Boreal Birds
300+ species, billions of birds rely on Canada's boreal forest as critical breeding grounds
© Dick Daniels/Wikimedia Commons (CC 3.0)


Aphriza virgata
Sandpiper-like Birds | Family: Sandpipers, Scolopacidae

An estimated 82% of the species' North American breeding range lies within the Boreal Forest.



That two such distantly related shorebirds as the Surfbird and Black Turnstone have similar plumage is attributed to a similar need for camouflage in the same environment. The bright wing stripe is a signal, perhaps helping to keep the flying flock in formation.


10" (25 cm). A stocky, rock-dwelling shorebird, slightly larger than Black Turnstone. Breeding adults have blackish upperparts spotted with white and chestnut, whitish underparts barred with black. Winter birds dark gray above and on breast. All plumages have bold white wing stripe, white rump.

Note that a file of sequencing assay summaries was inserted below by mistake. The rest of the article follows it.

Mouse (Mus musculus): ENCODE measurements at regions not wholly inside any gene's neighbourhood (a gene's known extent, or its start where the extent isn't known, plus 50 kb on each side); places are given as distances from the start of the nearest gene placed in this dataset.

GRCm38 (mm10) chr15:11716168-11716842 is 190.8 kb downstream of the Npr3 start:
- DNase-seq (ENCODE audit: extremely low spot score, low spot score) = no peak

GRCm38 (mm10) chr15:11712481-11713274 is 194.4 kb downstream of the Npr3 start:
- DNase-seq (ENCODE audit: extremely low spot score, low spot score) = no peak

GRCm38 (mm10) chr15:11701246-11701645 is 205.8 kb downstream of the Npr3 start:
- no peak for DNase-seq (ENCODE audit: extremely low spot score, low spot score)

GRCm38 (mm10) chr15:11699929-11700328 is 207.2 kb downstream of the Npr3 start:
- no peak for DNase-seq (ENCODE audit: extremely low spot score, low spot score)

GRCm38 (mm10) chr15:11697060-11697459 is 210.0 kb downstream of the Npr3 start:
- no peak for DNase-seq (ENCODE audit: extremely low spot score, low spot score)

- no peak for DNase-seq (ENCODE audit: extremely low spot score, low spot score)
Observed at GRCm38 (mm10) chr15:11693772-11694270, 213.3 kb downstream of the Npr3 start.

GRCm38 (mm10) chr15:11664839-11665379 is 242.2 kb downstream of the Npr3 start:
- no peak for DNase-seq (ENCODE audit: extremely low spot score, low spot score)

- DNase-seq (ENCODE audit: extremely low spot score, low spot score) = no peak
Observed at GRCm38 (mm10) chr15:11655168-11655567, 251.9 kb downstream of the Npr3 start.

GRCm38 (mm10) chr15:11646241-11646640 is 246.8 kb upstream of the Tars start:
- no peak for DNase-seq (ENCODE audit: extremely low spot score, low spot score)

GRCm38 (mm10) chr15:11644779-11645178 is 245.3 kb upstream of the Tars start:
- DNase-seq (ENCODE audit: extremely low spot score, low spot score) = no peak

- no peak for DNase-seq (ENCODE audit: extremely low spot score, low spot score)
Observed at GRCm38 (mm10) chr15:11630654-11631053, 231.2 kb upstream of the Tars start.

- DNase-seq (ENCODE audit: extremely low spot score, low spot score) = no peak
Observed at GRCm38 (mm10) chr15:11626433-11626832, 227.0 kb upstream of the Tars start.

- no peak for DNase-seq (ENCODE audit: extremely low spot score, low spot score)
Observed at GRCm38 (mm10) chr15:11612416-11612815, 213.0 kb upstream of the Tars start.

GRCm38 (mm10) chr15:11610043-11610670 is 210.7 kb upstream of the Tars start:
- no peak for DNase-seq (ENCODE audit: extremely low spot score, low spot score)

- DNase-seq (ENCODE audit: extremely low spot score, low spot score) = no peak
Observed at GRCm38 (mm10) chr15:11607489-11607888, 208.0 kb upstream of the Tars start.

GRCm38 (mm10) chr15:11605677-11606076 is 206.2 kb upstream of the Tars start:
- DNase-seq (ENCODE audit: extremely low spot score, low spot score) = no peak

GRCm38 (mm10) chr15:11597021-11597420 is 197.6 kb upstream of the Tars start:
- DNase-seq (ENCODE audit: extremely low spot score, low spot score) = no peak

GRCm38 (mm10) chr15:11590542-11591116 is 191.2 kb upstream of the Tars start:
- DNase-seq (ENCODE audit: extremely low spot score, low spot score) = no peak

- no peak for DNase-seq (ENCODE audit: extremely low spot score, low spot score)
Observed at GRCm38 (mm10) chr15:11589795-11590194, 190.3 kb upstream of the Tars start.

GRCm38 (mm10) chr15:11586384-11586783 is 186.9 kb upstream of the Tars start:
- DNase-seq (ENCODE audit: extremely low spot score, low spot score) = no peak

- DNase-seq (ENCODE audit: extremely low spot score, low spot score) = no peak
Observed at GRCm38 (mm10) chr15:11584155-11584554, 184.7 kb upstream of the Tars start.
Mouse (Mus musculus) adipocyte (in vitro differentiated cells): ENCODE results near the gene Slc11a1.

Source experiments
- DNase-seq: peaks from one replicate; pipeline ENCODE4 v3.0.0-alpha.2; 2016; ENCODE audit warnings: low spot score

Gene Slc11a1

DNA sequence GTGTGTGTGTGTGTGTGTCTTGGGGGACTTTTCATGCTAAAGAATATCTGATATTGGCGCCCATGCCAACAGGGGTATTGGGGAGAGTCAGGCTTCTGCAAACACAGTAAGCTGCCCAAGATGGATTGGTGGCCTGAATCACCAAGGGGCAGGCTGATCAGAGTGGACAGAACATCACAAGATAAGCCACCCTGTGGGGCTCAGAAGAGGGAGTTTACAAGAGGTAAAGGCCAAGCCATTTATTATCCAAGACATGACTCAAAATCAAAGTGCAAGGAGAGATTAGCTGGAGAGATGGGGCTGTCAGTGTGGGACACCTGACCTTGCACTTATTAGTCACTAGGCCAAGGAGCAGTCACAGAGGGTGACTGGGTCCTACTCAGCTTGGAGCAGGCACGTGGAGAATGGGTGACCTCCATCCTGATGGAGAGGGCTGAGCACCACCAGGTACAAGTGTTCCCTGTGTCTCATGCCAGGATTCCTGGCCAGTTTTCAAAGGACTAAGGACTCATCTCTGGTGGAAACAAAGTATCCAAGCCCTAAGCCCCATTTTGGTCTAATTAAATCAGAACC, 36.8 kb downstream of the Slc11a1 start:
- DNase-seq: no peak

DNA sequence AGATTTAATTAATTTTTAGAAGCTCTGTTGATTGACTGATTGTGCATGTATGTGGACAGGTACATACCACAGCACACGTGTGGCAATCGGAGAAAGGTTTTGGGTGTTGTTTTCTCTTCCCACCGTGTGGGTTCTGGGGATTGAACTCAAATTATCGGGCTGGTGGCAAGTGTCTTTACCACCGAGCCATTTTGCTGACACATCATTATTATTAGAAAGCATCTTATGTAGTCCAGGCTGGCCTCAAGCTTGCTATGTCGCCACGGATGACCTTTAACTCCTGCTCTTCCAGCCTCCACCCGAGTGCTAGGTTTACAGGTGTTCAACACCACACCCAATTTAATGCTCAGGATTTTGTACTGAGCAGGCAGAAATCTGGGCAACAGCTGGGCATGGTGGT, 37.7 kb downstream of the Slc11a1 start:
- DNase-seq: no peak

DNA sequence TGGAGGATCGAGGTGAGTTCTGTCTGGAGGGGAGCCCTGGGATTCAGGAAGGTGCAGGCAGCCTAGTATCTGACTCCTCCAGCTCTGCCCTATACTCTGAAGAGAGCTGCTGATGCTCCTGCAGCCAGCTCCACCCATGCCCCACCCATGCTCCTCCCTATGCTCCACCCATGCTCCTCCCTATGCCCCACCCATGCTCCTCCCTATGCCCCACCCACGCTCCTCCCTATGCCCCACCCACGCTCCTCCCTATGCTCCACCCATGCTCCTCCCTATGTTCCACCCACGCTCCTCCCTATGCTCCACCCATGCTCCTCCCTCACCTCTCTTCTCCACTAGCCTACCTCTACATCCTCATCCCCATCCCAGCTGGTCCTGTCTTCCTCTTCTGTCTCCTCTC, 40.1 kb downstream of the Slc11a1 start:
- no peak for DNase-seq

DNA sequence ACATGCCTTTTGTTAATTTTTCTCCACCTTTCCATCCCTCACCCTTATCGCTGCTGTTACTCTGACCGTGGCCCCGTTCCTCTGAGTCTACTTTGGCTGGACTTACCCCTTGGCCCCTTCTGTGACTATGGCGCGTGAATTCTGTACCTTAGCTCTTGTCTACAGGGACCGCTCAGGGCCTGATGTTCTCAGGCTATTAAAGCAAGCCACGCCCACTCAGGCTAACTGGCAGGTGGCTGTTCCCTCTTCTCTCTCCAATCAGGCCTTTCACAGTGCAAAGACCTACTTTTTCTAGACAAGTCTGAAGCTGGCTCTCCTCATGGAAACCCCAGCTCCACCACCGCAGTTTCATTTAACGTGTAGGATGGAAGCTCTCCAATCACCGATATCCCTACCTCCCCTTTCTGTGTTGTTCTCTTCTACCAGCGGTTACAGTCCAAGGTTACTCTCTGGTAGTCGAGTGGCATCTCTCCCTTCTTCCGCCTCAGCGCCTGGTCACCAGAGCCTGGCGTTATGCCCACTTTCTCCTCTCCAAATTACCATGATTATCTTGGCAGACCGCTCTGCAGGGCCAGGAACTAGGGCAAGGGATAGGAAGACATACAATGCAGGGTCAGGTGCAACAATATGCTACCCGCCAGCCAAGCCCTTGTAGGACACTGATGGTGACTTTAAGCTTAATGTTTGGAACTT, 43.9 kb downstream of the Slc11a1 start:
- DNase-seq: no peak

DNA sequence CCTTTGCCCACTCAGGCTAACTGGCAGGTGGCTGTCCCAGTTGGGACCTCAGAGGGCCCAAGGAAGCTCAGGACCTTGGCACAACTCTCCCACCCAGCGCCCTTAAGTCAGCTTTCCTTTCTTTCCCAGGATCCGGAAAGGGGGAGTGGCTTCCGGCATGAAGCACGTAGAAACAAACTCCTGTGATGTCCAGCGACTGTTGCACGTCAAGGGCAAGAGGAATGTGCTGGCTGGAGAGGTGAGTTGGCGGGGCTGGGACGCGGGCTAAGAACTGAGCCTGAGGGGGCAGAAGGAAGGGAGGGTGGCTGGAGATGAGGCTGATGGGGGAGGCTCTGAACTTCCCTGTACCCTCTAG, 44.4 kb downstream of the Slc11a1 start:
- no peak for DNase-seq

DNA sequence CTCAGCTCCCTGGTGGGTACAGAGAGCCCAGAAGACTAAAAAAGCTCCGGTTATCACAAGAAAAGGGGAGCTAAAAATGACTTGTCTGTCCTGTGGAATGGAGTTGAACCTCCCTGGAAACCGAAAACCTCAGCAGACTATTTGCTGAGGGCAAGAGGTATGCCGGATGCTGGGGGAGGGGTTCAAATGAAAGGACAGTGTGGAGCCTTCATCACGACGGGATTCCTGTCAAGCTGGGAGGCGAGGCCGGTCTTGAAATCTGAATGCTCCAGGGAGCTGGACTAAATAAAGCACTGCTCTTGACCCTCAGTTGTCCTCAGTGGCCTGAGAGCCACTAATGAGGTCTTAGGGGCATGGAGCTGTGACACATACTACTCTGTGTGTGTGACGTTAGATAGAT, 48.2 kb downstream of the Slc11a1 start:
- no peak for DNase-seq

A shrill kee-wee in flight.


4 buff eggs, spotted with various colors, on bare ground among rocks.


Breeds above timberline in Arctic mountains; winters on rocky shores, headlands, and islets.


Breeds on mountain tundra of Alaska. Winters along Pacific Coast from southern Alaska southward to Baja California.